Black Gold. Texas Tea. Merger Monday.

There's no deal yet, but talk of a deal between Arco and BP Amoco is making headlines this morning.
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Insurance is usually worthless, a bet the house almost always wins.

Fire, flood, poor health, death -- each insurance bill you pay is a wager that these things will come, or come more quickly, than is really likely. And the insurance that investors took out Friday when they squared positions ahead of a weekend of uncertainty in Kosovo? Apparently worthless as well.

Which is another way of saying it looks like stocks will move higher this morning. Bombs fell for a fourth and fifth day. An American plane was shot down, its pilot rescued.

Milosevic

was repeatedly defiantly defiant. Nothing that took the conflict outside the box Wall Street imagined it in.

Absent that and a bid comes into the U.S. market. Add some merger news and things look even better. With the U.K.'s

BP Amoco

(BPA)

reportedly in talks with

Atlantic Richfield

(ARC) - Get Report

, stocks are set to run higher.

"It looks strong," said Dan Mathisson, head stock trader at

D.E. Shaw Securities

. "We have the Atlantic Richfield merger -- that should get the energy stocks going. The bond market is relatively stable and we have some of the Internet stocks popping."

Besides the news that

Amazon

(AMZN) - Get Report

is moving into the Internet auction market, there were positive comments on the sector from money manager David Alger in

Barron's

this weekend, and

The New York Times

carried a softball story on Silicon Alley companies this morning.

At 9 a.m. EST, the

S&P 500

futures were up 4.2, better than 7 above fair value and indicating a hop at the open. The 30-year Treasury was relatively flat, down 5/32 to 94 27/32, putting the yield at 5.61%.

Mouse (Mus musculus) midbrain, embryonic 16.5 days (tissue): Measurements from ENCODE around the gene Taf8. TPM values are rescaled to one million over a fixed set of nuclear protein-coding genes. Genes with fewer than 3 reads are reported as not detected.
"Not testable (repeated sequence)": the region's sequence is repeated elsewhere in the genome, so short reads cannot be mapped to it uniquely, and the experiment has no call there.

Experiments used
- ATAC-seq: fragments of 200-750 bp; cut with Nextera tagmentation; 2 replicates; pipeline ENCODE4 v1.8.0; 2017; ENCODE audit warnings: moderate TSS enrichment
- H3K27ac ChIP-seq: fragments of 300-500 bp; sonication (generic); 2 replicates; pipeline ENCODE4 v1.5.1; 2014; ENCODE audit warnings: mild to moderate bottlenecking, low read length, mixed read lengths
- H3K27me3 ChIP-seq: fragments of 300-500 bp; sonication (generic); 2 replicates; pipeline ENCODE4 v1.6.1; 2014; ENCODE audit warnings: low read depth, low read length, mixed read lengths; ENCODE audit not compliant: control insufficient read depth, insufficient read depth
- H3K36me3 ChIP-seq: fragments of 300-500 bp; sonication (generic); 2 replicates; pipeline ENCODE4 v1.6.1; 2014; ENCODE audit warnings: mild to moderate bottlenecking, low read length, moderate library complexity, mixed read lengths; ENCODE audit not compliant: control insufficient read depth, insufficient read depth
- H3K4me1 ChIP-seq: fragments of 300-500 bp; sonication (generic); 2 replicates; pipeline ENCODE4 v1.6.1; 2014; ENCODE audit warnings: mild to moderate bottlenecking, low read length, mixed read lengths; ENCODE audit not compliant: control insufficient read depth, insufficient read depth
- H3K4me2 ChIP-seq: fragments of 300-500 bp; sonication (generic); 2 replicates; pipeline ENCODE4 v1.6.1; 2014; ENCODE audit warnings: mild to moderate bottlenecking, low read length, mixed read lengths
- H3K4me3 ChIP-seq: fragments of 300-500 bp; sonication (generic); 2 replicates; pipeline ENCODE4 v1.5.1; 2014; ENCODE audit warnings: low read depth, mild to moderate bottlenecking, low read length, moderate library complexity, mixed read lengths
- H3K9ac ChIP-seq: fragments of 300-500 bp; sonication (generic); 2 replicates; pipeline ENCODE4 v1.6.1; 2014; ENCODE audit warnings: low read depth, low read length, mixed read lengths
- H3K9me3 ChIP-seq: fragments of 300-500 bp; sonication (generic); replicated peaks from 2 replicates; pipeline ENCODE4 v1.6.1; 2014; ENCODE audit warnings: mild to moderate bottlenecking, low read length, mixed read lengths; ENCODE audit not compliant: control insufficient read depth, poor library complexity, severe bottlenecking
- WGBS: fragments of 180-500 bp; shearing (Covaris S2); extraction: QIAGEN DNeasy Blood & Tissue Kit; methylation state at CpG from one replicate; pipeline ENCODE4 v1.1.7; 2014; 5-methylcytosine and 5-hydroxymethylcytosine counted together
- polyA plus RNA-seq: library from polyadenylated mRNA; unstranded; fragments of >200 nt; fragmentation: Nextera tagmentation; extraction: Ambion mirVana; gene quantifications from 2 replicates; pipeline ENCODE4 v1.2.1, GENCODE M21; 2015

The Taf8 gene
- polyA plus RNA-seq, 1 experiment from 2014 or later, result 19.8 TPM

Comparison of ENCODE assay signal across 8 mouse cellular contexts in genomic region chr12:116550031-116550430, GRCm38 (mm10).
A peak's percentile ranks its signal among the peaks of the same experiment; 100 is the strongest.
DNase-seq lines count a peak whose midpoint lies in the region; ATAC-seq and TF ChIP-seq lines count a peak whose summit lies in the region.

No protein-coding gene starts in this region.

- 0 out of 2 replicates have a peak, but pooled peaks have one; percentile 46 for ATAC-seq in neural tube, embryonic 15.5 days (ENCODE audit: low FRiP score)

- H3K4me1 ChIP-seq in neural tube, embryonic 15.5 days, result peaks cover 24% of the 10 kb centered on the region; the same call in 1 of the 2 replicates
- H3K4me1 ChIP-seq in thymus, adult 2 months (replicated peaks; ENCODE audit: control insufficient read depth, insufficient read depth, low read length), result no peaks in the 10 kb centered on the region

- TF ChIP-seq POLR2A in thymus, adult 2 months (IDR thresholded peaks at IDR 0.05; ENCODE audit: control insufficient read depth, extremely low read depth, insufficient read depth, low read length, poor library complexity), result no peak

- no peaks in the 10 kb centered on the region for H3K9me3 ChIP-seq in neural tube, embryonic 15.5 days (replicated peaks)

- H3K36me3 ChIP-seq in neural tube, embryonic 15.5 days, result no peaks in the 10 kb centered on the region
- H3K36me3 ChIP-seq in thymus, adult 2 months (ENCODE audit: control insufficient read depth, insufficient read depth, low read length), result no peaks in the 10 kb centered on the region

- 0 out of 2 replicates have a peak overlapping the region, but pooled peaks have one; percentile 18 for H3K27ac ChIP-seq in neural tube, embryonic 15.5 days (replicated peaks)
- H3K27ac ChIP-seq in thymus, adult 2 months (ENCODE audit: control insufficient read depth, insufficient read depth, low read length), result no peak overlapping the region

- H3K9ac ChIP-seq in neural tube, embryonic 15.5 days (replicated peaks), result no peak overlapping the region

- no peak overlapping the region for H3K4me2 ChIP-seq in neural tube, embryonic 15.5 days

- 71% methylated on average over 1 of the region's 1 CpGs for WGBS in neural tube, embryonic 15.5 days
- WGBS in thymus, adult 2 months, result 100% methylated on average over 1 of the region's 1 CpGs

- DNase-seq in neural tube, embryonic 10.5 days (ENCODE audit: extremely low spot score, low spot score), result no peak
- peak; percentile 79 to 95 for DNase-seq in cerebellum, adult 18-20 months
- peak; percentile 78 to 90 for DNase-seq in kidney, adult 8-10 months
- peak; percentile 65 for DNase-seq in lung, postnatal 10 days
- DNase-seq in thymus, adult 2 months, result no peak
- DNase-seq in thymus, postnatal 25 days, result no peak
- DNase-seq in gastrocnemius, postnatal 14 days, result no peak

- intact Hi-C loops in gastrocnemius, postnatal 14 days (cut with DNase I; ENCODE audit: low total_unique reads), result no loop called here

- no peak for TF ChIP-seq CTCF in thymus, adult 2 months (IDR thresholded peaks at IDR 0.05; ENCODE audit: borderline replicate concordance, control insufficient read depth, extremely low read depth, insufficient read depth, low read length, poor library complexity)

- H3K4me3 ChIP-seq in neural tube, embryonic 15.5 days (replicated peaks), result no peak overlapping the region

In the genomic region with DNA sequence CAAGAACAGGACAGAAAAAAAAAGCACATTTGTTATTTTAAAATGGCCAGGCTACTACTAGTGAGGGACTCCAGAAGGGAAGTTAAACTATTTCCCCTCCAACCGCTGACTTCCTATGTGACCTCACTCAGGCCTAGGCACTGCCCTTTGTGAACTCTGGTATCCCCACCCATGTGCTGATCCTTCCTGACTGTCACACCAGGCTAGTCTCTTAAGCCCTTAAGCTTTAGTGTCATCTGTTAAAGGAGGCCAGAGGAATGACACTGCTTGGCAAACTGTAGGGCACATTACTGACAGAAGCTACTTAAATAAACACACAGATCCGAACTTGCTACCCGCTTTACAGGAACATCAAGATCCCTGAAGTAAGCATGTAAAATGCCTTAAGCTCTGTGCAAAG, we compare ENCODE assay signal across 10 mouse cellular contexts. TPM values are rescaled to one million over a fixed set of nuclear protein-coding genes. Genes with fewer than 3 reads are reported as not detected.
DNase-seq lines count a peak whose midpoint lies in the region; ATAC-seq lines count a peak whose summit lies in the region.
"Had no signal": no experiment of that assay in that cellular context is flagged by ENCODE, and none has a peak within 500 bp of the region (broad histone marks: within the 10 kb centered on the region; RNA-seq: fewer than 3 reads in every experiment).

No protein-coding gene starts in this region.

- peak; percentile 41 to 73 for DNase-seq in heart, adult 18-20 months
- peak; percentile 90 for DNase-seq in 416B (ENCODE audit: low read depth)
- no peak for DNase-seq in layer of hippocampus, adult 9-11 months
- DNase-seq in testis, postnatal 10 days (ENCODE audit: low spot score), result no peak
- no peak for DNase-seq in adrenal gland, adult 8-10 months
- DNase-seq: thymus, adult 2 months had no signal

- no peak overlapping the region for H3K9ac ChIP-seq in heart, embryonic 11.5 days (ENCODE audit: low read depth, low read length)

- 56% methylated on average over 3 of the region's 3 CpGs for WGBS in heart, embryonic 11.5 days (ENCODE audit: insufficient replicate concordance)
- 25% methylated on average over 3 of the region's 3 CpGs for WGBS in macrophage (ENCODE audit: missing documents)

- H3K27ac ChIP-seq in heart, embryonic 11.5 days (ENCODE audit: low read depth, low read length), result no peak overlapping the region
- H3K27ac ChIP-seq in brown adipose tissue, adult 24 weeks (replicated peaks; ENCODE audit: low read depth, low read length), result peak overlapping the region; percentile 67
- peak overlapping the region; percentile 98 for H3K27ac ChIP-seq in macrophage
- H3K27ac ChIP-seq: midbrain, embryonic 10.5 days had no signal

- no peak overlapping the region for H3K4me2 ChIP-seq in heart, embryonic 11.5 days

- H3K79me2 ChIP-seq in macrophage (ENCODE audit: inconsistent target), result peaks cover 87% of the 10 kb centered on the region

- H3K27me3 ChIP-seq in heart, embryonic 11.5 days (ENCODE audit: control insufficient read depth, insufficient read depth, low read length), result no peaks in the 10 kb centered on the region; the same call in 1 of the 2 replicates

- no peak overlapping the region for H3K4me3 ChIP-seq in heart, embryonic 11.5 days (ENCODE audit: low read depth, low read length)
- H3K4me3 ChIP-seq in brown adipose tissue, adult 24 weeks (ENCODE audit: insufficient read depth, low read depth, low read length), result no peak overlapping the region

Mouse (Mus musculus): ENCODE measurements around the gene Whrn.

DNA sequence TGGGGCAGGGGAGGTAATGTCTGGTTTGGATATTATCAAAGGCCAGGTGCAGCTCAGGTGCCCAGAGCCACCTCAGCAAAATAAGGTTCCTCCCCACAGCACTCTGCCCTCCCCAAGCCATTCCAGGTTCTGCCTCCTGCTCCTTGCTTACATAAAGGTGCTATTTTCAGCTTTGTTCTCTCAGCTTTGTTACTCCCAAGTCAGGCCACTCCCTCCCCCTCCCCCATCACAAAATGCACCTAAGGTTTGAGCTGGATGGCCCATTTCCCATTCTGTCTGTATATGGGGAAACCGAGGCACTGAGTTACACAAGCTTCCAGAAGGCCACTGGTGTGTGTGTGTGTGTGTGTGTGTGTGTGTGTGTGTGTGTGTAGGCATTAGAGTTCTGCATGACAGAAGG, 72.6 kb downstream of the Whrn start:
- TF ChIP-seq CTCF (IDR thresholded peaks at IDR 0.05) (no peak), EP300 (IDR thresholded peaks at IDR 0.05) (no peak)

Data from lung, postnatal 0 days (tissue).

With the end of the fiscal year just three days away, Japanese stocks traded mixed and thin. The

Nikkei

fell 8.15 to 16,008.84, though breadth was positive.

Hong Kong investors nailed down gains in light trading, with many setting up for the Easter holidays. The

Hang Seng

dropped 114.84 to 10,688.47.

Europe's major bourses were all stronger. In Frankfurt, the

Dax

was up 60.36, or 1.3%, to 4835.53. In Paris, the

CAC

was up 9.85 to 4125.56. And in London, the

FTSE

was up 83.7, or 1.4%, to 6222.9.

Monday's Wake-Up Watchlist

By

Brian Louis

Staff Reporter

  • BP Amoco and Arco confirmed they are in discussions "concerning a possible combination transaction." According to published reports, BP Amoco, the third-largest oil company in the world, will buy Arco in a stock deal valued at about $25 billion.
  • Glaxo Wellcome (GLX) is looking for merger partners after preliminary discussions with Bristol-Myers Squibb (BMY) - Get Report were called off, the Financial Times reported. Glaxo has no plans to reopen talks with Bristol-Myers, but the U.K. company has put a merger firmly on its agenda, according to one insider, the newspaper reported. In other news (earnings estimates are from First Call):
  • Amazon.com said it plans to launch an online auction service. Meanwhile, online auctioneer eBay (EBAY) - Get Report and Warner Bros. Online, a unit of Time Warner (TWX) , set a three-year strategic alliance under which eBay will be integrated throughout the Warner Bros. Online entertainment sites.
  • Morgan Stanley Dean Witter upgraded Baker Hughes (BHI) and Halliburton (HAL) - Get Report to strong buy from outperform.
  • Boeing (BA) - Get Report said it has implemented "simpler ways of configuring and producing commercial airplanes" in an effort to cut costs and boost efficiency.
  • Dow Jones Industrial Average component Eastman Kodak (EK) forecast a first-quarter earnings shortfall. The company expects to report fully adjusted earnings in the first quarter in a range between 73 cents a share to 80 cents, which would be below the 11-analyst consensus estimate of 82 cents; second-quarter earnings from $1.50 to $1.59, which would be above the 10-analyst estimate of $1.45; and full-year earnings ranging between $4.81 to $5.24. The 13-analyst consensus has the company earning $4.98 for the full year.
  • Morgan Stanley upgraded Fannie Mae (FNM) and Freddie Mac (FRE) to strong buy from outperform.
  • GE Capital, a unit of General Electric (GE) - Get Report, is in talks to buy up to 90% of Indonesia's Bank Bali, according to a report on Reuters.
  • Lucent (LU) will supply an expected $1 billion in equipment and services to its former parent AT&T (T) - Get Report under a four-year pact.
  • Renault bought a 37% stake in troubled Nissan (NSANY) of Japan for $5.4 billion. Renault also took a 23% stake in Nissan Diesel Motor, Nissan's truck-making affiliate.
  • Walgreen (WAG) posted second-quarter earnings of 20 cents a share, in line with the 15-analyst estimate and up from the year-ago 17 cents.
  • A Food and Drug Administration advisory panel on Friday endorsed continued use of Warner-Lambert's (WLA) controversial diabetes drug Rezulin. TheStreet.com wrote about the situation this morning.